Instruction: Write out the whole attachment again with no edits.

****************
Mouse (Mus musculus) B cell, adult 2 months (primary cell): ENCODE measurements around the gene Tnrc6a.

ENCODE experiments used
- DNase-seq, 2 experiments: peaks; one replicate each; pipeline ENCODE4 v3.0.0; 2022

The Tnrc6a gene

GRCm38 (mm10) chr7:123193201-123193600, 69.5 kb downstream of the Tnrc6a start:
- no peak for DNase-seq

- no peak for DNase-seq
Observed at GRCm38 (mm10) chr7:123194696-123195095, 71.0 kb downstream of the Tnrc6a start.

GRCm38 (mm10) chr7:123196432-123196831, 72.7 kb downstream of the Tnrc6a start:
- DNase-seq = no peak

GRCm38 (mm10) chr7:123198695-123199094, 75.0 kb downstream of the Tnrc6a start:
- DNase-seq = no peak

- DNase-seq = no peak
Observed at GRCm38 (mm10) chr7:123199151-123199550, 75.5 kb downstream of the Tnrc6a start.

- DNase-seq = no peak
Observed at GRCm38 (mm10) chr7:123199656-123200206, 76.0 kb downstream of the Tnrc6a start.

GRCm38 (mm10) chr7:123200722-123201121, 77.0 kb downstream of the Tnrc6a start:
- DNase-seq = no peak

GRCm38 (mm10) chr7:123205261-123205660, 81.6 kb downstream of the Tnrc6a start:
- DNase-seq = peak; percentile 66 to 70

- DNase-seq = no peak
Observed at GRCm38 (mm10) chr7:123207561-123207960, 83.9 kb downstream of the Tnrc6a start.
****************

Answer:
Mouse (Mus musculus) B cell, adult 2 months (primary cell): ENCODE measurements around the gene Tnrc6a.

ENCODE experiments used
- DNase-seq, 2 experiments: peaks; one replicate each; pipeline ENCODE4 v3.0.0; 2022

The Tnrc6a gene

GRCm38 (mm10) chr7:123193201-123193600, 69.5 kb downstream of the Tnrc6a start:
- no peak for DNase-seq

- no peak for DNase-seq
Observed at GRCm38 (mm10) chr7:123194696-123195095, 71.0 kb downstream of the Tnrc6a start.

GRCm38 (mm10) chr7:123196432-123196831, 72.7 kb downstream of the Tnrc6a start:
- DNase-seq = no peak

GRCm38 (mm10) chr7:123198695-123199094, 75.0 kb downstream of the Tnrc6a start:
- DNase-seq = no peak

- DNase-seq = no peak
Observed at GRCm38 (mm10) chr7:123199151-123199550, 75.5 kb downstream of the Tnrc6a start.

- DNase-seq = no peak
Observed at GRCm38 (mm10) chr7:123199656-123200206, 76.0 kb downstream of the Tnrc6a start.

GRCm38 (mm10) chr7:123200722-123201121, 77.0 kb downstream of the Tnrc6a start:
- DNase-seq = no peak

GRCm38 (mm10) chr7:123205261-123205660, 81.6 kb downstream of the Tnrc6a start:
- DNase-seq = peak; percentile 66 to 70

- DNase-seq = no peak
Observed at GRCm38 (mm10) chr7:123207561-123207960, 83.9 kb downstream of the Tnrc6a start.